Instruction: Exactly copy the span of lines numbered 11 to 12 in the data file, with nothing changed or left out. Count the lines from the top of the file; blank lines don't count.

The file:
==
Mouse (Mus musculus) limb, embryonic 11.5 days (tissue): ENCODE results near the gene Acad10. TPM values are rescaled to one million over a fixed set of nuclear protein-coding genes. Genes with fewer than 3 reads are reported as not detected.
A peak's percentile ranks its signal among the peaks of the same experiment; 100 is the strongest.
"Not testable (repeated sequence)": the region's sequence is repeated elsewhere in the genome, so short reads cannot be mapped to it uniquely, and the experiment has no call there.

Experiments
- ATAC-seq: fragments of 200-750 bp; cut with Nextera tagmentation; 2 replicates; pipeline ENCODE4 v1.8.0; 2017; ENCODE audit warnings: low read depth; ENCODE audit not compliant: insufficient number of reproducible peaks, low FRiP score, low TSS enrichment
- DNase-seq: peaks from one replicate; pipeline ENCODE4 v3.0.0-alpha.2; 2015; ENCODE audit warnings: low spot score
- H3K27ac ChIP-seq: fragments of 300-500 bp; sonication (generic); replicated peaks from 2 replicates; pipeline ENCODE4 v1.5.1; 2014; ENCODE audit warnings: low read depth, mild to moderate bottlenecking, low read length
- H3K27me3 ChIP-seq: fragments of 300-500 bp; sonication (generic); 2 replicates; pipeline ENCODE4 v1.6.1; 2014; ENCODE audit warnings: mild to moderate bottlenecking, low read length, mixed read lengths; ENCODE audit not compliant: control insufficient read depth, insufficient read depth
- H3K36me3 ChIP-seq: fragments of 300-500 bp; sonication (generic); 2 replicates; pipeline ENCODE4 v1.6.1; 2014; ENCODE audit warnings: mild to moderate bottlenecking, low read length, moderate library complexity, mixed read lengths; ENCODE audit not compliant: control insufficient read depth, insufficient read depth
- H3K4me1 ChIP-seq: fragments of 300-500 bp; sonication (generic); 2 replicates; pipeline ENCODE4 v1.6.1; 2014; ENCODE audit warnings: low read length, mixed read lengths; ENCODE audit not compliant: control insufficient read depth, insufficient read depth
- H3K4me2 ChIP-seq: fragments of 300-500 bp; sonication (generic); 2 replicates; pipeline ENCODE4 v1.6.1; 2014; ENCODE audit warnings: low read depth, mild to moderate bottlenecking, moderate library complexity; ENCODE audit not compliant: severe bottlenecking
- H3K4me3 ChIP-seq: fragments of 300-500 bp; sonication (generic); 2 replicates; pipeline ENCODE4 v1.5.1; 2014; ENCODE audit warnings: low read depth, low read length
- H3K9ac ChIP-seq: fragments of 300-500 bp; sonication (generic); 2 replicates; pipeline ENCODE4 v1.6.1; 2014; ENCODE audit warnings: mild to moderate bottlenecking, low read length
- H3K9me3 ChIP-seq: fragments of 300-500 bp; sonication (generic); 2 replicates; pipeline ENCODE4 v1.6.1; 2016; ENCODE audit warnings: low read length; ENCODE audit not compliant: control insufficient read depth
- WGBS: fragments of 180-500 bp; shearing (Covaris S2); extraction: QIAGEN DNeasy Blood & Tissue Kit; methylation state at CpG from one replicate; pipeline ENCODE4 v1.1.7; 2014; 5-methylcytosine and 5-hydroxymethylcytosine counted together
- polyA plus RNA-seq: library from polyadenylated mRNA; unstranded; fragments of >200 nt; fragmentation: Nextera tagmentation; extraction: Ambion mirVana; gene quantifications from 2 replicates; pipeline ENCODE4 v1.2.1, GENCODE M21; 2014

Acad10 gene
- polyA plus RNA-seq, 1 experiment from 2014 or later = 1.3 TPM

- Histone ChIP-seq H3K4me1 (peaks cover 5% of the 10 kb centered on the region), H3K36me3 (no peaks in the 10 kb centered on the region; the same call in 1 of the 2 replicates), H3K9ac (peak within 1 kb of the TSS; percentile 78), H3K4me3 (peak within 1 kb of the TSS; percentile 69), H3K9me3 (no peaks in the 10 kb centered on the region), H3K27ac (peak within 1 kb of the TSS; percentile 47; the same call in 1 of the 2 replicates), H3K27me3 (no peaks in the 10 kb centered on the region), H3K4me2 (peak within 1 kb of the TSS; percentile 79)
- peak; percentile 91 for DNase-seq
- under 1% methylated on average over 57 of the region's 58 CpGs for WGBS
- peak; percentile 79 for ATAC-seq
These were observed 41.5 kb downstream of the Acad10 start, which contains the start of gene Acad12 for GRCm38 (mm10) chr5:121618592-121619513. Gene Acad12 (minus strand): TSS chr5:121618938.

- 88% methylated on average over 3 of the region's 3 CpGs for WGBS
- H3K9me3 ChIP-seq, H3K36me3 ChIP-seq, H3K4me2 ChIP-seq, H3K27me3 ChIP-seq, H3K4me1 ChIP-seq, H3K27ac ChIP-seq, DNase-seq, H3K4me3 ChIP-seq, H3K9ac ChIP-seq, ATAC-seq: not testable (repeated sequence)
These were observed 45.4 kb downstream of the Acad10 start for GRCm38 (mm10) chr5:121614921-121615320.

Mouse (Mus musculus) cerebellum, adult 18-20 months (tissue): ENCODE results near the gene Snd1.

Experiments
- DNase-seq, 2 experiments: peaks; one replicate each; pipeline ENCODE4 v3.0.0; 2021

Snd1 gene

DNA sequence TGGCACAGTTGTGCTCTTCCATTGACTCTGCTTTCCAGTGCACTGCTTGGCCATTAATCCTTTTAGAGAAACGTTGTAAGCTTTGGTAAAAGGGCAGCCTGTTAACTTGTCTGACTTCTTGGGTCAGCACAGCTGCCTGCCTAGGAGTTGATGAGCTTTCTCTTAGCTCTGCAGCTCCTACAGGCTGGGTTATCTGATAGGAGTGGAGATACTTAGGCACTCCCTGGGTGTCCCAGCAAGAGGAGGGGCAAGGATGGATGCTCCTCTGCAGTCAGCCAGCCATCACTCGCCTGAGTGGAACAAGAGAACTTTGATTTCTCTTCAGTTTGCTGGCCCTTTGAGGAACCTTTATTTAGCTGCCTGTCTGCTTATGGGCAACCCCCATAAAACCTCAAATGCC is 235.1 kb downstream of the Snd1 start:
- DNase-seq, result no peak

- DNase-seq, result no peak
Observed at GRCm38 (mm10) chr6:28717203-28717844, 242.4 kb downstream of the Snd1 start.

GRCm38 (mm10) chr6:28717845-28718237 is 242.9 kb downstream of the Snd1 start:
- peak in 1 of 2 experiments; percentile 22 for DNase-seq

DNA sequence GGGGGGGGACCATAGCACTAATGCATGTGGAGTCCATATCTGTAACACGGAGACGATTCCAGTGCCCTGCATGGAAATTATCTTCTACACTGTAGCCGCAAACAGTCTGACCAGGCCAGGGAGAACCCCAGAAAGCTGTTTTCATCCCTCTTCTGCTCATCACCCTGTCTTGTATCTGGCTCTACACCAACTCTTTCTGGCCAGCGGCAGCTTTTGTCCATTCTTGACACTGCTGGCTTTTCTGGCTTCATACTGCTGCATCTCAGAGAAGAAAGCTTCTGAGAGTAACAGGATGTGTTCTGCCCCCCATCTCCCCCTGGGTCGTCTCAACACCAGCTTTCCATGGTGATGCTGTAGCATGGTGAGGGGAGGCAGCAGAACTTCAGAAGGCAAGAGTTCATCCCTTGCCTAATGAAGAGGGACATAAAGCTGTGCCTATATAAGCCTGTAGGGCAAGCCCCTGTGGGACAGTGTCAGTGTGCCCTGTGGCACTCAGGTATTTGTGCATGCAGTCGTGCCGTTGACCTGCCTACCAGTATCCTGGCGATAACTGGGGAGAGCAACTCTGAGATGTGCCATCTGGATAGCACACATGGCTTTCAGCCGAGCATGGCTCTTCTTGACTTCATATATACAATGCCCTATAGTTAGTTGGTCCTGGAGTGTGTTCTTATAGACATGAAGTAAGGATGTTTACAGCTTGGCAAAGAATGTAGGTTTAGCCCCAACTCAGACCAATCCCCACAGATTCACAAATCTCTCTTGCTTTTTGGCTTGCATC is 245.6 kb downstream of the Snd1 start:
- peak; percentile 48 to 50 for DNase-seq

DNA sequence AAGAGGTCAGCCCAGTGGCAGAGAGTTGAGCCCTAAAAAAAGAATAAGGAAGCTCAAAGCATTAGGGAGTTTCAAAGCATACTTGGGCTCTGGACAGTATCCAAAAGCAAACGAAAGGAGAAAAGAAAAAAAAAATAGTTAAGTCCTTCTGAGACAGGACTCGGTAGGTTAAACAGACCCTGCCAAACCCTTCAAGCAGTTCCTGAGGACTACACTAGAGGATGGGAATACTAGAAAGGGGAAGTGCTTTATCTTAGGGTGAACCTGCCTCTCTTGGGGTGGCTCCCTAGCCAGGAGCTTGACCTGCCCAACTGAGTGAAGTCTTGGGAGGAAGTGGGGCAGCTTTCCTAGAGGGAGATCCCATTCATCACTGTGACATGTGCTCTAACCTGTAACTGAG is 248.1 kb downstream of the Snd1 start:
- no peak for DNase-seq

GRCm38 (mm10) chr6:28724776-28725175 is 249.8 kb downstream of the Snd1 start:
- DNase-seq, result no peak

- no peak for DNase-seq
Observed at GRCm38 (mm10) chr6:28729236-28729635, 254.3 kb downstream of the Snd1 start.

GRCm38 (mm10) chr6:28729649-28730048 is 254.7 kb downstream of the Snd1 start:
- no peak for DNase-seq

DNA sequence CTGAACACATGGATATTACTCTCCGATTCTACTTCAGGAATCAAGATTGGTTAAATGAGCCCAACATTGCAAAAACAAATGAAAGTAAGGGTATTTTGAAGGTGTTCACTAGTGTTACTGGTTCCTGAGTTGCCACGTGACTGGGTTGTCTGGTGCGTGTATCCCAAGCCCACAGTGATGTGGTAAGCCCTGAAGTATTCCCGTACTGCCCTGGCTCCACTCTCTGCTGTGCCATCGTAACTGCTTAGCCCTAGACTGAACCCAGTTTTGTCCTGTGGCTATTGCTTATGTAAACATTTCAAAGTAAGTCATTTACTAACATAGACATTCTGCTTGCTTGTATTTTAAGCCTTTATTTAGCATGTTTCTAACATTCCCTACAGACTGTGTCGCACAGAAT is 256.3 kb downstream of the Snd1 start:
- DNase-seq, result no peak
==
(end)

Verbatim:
- H3K4me2 ChIP-seq: fragments of 300-500 bp; sonication (generic); 2 replicates; pipeline ENCODE4 v1.6.1; 2014; ENCODE audit warnings: low read depth, mild to moderate bottlenecking, moderate library complexity; ENCODE audit not compliant: severe bottlenecking
- H3K4me3 ChIP-seq: fragments of 300-500 bp; sonication (generic); 2 replicates; pipeline ENCODE4 v1.5.1; 2014; ENCODE audit warnings: low read depth, low read length